Commentary

Sheffield deserves to be in Hall of Fame

Nine-time All-Star now the 25th player to ever hit 500 career home runs

Originally Published: April 17, 2009
By Tim Kurkjian | ESPN The Magazine

Gary Sheffield has reached the 500 home run mark, the 25th man in history to do so. But the question needs to be asked, as it will be asked many more times of many more players from this complicated era: Is he a Hall of Famer? With some pause and trepidation, I say yes.

It is not an easy call. Sheffield's candidacy for Cooperstown has several issues -- some character and behavioral -- that could keep him out of the Hall in his first year of eligibility. Maybe his first five years. Maybe forever. But the statistics, the raw numbers, aren't an issue.

There have been nearly 17,000 players in major league history, and only 25 players have hit 500 home runs. That's roughly two players in every one thousand. Factor in Sheffield's .292 career batting average, and it's an even more select group: Twelve players all time have 500 home runs and a career average above .290. Sheffield has also hit 30 home runs in a season eight times.

But his career has been about more than homers. Sheffield is one of 25 players in history with 1,500 RBIs and 1,500 runs scored; of those 25, 19 are in Cooperstown, and the other six are Sheffield, Alex Rodriguez, Rafael Palmeiro, Jeff Bagwell, Ken Griffey Jr. and Barry Bonds -- all of whom have Hall of Fame numbers. In 2008, Sheffield passed Al Kaline, Harmon Killebrew, Mike Schmidt and George Brett to move into the top 30 all-time in RBIs. He has had six seasons of batting .300, hitting 30 homers and having 100 RBIs -- two more such seasons than Griffey.

Sheffield's career on-base average is .394 (compared to Joe DiMaggio's .398) and his lifetime slugging mark (.516) is ahead of Killebrew's and just behind Schmidt's. His OPS -- on base percentage plus slugging percentage -- is higher than Schmidt's. He has done all this while having more walks than strikeouts, which is extremely uncommon in today's game where strikeouts are so accepted.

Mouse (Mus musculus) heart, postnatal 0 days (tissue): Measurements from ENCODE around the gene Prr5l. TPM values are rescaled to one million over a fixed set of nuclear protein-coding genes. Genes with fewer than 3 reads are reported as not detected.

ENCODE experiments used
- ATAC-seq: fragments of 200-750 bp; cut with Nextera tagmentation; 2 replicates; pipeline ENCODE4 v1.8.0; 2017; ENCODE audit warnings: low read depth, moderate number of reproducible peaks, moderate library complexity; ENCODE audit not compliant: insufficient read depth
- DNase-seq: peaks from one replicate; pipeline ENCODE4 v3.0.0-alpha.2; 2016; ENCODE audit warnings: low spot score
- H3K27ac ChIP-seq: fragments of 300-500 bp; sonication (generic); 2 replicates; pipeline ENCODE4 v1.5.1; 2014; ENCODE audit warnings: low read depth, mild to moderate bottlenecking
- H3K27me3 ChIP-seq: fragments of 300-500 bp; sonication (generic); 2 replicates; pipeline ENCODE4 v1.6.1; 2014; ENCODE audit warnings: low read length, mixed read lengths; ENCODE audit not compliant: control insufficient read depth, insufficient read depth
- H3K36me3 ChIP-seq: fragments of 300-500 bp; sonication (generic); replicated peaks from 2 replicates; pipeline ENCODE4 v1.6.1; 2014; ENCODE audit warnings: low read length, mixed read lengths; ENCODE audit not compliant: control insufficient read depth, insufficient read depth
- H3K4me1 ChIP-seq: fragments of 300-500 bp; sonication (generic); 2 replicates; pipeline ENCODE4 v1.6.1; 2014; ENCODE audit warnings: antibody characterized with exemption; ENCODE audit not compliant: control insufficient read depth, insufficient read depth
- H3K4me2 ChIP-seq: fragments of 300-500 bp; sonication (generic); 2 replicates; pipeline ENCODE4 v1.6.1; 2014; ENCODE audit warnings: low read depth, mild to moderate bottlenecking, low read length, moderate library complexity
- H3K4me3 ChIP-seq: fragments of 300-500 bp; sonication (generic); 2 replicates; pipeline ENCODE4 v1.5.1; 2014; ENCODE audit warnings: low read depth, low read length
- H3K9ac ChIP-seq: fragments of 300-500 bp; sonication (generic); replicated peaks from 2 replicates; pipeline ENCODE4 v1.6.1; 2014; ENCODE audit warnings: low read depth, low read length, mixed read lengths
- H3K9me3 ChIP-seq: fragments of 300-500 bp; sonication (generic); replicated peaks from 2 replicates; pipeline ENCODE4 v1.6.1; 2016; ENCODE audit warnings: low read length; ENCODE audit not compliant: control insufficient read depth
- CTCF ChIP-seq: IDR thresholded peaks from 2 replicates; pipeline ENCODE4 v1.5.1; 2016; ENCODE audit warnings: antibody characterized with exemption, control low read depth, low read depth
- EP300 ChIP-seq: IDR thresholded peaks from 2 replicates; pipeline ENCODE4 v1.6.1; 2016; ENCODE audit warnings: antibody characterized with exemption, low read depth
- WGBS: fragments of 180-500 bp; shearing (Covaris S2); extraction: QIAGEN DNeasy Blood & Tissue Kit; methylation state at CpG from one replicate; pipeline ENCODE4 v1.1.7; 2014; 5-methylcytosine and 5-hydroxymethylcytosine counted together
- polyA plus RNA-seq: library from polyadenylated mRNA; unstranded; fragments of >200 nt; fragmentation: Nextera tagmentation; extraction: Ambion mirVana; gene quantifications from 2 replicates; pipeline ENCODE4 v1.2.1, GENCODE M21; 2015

In 1992, when Sheffield won the National League batting title (.330), he hit 33 home runs, and became the first player since Ted Kluszewski (1953-56) to hit that many home runs in a season while recording 40 or fewer strikeouts. Over the past 25 years, the only players with a better home-run-to-strikeout ratio than Sheffield are Bonds, Vladimir Guerrero and Albert Pujols.

Sheffield has also made nine All-Star teams. Since the MVP voting began in 1931, he is tied with Rickey Henderson with the 38th most MVP votes, more than a huge group of Hall of Famers, including Carl Yastrzemki, Cal Ripken and Willie McCovey. A friend of mine who runs statistics for a living ranked the five most productive players over the last 25 years. They are Barry Bonds, Rickey Henderson, Frank Thomas, Jeff Bagwell and Sheffield. And Sheffield has 251 steals: The only other members of the 500 Home Run Club with at least 251 steals are Bonds, Rodriguez and Willie Mays.